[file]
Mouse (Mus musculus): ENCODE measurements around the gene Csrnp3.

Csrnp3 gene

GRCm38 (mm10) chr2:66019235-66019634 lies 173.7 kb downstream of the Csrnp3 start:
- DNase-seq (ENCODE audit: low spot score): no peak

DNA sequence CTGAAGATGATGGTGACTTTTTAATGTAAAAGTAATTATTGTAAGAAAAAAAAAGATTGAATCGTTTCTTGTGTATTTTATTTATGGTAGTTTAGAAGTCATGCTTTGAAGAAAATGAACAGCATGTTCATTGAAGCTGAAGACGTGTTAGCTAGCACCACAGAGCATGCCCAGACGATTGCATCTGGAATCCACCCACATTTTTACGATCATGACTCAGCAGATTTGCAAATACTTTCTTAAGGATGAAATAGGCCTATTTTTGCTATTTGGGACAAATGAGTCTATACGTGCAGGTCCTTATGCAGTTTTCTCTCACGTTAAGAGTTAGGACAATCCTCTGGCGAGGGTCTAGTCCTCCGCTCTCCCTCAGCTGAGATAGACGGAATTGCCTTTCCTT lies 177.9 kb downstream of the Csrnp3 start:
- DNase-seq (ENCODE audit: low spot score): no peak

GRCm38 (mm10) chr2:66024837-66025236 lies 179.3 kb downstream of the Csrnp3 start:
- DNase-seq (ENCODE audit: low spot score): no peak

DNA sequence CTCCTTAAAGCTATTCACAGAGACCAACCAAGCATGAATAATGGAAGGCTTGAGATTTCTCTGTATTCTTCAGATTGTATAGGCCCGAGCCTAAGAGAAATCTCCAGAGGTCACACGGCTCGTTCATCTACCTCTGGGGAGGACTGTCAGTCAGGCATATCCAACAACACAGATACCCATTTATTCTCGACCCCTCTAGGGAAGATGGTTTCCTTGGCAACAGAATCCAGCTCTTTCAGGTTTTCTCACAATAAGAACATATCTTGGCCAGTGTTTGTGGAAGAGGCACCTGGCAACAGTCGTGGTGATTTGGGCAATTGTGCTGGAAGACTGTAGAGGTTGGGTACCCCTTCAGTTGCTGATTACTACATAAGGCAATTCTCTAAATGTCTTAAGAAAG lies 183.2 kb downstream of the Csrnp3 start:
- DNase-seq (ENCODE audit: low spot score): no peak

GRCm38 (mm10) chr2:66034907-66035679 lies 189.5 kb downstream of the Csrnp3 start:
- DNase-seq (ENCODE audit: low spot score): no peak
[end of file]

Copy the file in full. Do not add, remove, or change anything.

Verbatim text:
Mouse (Mus musculus): ENCODE measurements around the gene Csrnp3.

Csrnp3 gene

GRCm38 (mm10) chr2:66019235-66019634 lies 173.7 kb downstream of the Csrnp3 start:
- DNase-seq (ENCODE audit: low spot score): no peak

DNA sequence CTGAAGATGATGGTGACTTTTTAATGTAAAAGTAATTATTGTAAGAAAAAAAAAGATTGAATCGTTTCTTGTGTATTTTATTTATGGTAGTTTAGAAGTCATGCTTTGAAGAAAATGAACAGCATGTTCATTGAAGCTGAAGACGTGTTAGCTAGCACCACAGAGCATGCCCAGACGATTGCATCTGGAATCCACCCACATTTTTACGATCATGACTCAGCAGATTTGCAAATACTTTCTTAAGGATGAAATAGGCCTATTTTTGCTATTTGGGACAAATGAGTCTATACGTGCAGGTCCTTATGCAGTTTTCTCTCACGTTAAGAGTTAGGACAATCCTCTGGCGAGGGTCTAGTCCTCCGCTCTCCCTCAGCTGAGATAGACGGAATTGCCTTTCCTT lies 177.9 kb downstream of the Csrnp3 start:
- DNase-seq (ENCODE audit: low spot score): no peak

GRCm38 (mm10) chr2:66024837-66025236 lies 179.3 kb downstream of the Csrnp3 start:
- DNase-seq (ENCODE audit: low spot score): no peak

DNA sequence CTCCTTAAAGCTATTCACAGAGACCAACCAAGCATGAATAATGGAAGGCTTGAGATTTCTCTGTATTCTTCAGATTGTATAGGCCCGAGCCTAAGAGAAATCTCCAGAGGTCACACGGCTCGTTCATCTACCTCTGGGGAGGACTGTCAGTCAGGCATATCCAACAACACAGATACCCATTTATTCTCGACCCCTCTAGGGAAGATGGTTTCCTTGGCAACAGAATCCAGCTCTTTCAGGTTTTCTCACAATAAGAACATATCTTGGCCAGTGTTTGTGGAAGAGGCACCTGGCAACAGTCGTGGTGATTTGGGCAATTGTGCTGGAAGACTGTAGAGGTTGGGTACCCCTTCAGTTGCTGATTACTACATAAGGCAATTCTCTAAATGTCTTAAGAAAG lies 183.2 kb downstream of the Csrnp3 start:
- DNase-seq (ENCODE audit: low spot score): no peak

GRCm38 (mm10) chr2:66034907-66035679 lies 189.5 kb downstream of the Csrnp3 start:
- DNase-seq (ENCODE audit: low spot score): no peak